CDC Admits E-Cigs Help Smokers Quit and Has Data To Prove It November 27 2015
Sales of electronic cigarettes are slowing, but the Centers for Disease Control may have just done the industry a favor that could help reignite growth.
According to a recent survey of tobacco shops and convenience stores, the once meteoric expansion of alternative-smoking products is moderating, and may soon be stubbed out, particularly with the Food & Drug Administration poised to implement new rules that could cause virtually all products to be pulled from store shelves. But a new study by the CDC hints at the benefits the industry offers, and may be what e-cigs need to light a fire under sales.
According to the National Public Health Institutes, few people other than smokers are using electronic cigarettes, and those who are using them are doing so to quit smoking tobacco. Because that's long been touted as a benefit of the products, it could be used to slow the juggernaut of regulation and control that's speeding ahead trying to stamp them out.
Although the CDC has long buried the positive effects of vaping, choosing instead to highlight only those points that further the anti-tobacco company agenda it's pushing, its latest study of adults who use electronic cigarettes found that, while 12.6% of Americans have tried an e-cig, only 3.4% of non-smokers have tried one. Moreover, just 0.4% of people who never smoked a combustible cigarette currently used an e-cig.
That belies the claim made that electronic cigarettes are something of a "gateway drug" to introduce people to smoking. In the same way that marijuana is supposedly a stepping stone to cocaine use on the way to heroin and meth addiction, e-cigs are reportedly an avenue traveled by Big Tobacco to get nonsmokers to start smoking tobacco. This study undercuts that theory, but more importantly highlights the benefits that e-cigs provide.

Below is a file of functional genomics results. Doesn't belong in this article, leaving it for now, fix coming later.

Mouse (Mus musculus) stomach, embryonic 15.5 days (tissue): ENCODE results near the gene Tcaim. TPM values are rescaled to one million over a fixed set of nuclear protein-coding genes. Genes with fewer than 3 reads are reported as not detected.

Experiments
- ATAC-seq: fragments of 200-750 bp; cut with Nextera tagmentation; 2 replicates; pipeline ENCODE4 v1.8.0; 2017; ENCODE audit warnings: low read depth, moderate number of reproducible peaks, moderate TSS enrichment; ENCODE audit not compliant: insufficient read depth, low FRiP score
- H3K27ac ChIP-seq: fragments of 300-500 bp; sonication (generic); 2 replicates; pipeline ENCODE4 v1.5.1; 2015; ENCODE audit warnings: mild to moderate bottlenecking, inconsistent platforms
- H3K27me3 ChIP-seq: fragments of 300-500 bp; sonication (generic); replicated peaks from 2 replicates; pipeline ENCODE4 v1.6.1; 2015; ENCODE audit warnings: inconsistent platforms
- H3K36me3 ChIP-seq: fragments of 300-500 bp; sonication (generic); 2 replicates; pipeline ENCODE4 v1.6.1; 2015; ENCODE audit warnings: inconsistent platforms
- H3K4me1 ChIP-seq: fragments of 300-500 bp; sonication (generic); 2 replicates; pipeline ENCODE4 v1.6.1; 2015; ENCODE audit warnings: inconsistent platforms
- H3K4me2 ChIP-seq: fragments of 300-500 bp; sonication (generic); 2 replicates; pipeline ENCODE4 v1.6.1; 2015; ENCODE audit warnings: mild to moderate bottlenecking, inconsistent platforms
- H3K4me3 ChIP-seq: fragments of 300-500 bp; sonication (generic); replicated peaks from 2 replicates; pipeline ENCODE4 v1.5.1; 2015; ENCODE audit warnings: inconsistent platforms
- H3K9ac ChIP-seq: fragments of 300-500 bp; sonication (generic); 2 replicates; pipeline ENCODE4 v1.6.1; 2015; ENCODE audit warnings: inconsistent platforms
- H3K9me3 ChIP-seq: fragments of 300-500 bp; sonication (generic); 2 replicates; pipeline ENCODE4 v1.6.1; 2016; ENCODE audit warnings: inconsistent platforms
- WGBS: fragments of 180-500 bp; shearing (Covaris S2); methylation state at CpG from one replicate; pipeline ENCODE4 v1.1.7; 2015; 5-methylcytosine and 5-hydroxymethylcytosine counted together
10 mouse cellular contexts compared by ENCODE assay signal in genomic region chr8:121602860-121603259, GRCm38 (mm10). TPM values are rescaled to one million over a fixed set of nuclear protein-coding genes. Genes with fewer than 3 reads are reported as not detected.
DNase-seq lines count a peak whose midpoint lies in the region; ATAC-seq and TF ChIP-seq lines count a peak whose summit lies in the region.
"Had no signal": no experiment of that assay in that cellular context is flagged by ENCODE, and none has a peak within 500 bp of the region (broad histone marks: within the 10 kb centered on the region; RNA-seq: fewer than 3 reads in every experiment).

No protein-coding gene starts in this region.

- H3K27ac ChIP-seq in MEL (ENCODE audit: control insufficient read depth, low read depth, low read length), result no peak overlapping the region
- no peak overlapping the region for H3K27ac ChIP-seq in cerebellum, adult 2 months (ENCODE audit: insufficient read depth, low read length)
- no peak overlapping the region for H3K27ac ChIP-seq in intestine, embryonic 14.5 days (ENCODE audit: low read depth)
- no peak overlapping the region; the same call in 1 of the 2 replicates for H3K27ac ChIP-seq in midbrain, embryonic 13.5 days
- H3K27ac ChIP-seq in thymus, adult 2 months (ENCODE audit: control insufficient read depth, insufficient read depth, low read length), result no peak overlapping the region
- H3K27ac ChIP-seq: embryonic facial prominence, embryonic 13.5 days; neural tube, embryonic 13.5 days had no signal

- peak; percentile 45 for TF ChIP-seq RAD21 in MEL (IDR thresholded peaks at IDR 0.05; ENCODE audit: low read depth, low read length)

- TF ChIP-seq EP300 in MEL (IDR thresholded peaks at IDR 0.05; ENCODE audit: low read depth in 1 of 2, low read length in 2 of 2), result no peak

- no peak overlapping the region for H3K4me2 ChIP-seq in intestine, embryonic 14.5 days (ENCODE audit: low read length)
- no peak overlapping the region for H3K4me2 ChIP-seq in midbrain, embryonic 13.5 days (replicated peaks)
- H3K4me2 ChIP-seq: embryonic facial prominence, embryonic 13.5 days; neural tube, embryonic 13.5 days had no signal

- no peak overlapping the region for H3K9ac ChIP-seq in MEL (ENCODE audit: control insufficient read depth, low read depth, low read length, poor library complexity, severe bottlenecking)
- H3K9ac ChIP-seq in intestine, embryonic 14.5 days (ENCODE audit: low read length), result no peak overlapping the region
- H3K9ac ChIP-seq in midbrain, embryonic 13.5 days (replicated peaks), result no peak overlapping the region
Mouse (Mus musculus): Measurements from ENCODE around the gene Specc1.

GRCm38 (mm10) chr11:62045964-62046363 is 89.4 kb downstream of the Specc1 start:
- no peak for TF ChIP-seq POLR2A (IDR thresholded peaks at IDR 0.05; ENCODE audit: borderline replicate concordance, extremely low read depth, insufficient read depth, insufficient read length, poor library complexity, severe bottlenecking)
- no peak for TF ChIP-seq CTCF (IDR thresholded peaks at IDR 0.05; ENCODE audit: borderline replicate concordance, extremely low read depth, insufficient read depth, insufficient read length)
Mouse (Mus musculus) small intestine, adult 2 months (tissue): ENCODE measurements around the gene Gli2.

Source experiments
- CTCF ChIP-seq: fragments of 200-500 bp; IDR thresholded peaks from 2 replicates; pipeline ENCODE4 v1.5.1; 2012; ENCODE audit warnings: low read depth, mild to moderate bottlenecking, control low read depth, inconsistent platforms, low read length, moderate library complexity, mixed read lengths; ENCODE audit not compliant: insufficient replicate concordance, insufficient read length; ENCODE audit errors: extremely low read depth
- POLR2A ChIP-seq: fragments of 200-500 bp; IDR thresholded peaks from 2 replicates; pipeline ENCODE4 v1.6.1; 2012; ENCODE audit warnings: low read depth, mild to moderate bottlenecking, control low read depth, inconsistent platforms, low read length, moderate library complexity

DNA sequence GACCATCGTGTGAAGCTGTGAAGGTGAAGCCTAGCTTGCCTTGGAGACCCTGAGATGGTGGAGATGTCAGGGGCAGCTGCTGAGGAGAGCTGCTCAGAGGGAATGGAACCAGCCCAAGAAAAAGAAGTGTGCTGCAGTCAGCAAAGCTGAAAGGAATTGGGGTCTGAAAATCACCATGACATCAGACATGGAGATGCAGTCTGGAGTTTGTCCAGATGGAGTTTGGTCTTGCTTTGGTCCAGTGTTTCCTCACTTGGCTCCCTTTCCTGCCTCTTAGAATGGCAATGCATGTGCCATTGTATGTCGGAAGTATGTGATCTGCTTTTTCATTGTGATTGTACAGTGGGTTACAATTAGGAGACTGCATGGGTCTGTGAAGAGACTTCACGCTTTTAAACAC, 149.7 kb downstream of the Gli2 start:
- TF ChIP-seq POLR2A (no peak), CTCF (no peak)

Its biggest findings revolve around those who actually do partake in e-cigs:
- 47.6% of current smokers had tried e-cigs
- 55.4% of smokers who had quit had used e-cigs
What that shows is that people who smoke are using electronic cigarettes to try and quit. If healthcare advocates are really looking to cut down the incidence of smoking, they should be applauding the role e-cigs could play in achieving that.
According to Wells Fargo, e-cig sales should hit $1.5 billion this year, with personal vapor products growing to an even larger $2 billion sales level. But where it was once thought that e-cig sales would become a $10 billion industry, and sales would surpass those of combustible cigarettes, a CSP-RBC Capital Markets tobacco survey indicates there may be more smoke than fire there as tobacco stores are seeing demand peter out. Wells Fargo reports year-over-year sales are down as pricing has been slashed, even as unit sales are up.
Much of the blame is laid on a lack of product innovation, which could be the result of the biggest cigarette companies wading into the market and buying up some of the e-cig industry's biggest players.
BREAKING THE CYCLE OF COMBUSTIBLE CIGARETTE USAGE MAY BE THE BIGGEST BENEFIT TO BE DERIVED FROM ELECTRONIC CIGARETTES AND PERSONAL VAPING SYSTEMS. PHOTO: VAPING360.COM.
Lorillard got the ball rolling several years ago with its acquisition of blu eCigs, which quickly jumped out front with a near-50% market share. But that has fallen to below 30% in recent periods as Reynolds-American (NYSE:RAI) and Altria (NYSE:MO) introduced their own brands. And when Reynolds bought Lorillard earlier this year, it sold off blu to British cigarette company Imperial Tobacco so that it could promote its own Vuse brand, which has quickly become the top-selling vapor product in convenience stores and gas stations.
But the so-called cigalike boom may become a bust if it doesn't attract more people, which is why the CDC study is helpful. It points out that e-cigs are proving effective in helping smokers reduce their cigarette use, or quit altogether.
Several other studies back this up, including one from The American Association of Public Health Physicians, which concluded that e-cigarettes could "save the lives of 4 million of the 8 million current adult American smokers," while the influential journal The Lancet published another that indicated e-cigs were as effective as nicotine patches in helping smokers quit.
There are real costs associated with smoking, costs that can be ameliorated by the use of electronic cigarettes. By promoting the nicotine replacement-therapy products as a viable and effective alternative in reducing the incidence of smoking, the Centers for Disease Control may have unwittingly given the industry a big shot in the arm, and saved it from the anti-smoking lobby and itself.